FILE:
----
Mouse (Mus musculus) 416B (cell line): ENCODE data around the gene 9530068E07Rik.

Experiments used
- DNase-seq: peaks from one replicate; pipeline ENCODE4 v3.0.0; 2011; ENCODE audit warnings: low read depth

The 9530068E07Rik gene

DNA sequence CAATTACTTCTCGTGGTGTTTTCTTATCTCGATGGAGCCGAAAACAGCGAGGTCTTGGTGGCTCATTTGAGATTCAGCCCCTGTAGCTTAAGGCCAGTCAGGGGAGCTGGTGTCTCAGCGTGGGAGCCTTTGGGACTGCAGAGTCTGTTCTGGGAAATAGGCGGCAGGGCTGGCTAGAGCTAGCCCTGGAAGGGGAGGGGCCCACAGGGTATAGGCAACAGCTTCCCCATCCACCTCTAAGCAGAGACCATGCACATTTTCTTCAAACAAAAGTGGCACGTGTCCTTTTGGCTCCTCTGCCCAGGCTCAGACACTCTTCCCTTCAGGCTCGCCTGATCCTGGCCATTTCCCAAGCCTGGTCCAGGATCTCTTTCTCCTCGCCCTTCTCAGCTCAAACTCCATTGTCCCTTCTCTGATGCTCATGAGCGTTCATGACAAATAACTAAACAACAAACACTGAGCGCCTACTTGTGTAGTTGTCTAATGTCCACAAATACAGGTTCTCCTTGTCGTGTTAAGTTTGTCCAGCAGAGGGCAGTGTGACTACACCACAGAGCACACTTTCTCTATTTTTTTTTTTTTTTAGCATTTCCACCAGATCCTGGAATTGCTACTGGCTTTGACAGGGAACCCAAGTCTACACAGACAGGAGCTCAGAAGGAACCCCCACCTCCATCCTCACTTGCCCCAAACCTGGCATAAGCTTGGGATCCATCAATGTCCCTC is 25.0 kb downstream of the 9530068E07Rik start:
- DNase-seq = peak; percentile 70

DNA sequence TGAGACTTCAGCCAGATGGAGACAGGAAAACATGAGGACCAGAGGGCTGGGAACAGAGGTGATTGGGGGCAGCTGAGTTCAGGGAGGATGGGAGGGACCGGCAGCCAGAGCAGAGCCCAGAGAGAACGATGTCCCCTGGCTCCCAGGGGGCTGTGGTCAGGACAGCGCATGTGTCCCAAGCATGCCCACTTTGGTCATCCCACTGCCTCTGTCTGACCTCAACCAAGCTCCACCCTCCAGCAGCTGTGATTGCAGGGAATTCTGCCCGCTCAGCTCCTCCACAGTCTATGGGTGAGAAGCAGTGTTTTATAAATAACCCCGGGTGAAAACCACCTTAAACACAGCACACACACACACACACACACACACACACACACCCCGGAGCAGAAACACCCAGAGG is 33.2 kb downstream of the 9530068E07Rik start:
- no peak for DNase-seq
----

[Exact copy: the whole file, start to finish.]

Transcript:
Mouse (Mus musculus) 416B (cell line): ENCODE data around the gene 9530068E07Rik.

Experiments used
- DNase-seq: peaks from one replicate; pipeline ENCODE4 v3.0.0; 2011; ENCODE audit warnings: low read depth

The 9530068E07Rik gene

DNA sequence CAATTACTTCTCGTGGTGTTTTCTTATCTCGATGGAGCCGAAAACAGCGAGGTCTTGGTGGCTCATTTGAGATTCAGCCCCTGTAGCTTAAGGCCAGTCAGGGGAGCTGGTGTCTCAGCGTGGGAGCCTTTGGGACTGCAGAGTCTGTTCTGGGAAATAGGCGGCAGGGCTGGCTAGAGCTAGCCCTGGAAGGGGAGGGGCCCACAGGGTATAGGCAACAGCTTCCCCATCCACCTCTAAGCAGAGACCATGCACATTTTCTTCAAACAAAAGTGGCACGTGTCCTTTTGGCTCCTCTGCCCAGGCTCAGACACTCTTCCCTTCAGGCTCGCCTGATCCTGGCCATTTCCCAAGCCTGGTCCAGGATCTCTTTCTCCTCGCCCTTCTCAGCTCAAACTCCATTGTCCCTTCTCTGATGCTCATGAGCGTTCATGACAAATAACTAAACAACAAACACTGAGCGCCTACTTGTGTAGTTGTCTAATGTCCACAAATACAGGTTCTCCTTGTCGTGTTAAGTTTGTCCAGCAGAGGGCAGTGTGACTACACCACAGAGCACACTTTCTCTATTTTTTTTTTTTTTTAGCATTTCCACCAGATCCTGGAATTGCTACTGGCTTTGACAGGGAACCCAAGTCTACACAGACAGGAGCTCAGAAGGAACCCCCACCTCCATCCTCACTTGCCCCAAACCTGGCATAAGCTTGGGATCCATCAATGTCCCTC is 25.0 kb downstream of the 9530068E07Rik start:
- DNase-seq = peak; percentile 70

DNA sequence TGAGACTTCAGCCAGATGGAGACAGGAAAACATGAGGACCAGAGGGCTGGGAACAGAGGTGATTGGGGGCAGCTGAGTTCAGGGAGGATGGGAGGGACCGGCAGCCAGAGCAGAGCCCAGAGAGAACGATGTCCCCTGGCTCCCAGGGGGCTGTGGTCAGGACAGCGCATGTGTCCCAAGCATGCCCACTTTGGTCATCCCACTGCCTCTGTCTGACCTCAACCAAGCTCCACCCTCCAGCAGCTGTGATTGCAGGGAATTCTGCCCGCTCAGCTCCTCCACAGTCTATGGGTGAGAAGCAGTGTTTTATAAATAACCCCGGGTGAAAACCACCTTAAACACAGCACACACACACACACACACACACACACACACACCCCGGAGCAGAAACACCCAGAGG is 33.2 kb downstream of the 9530068E07Rik start:
- no peak for DNase-seq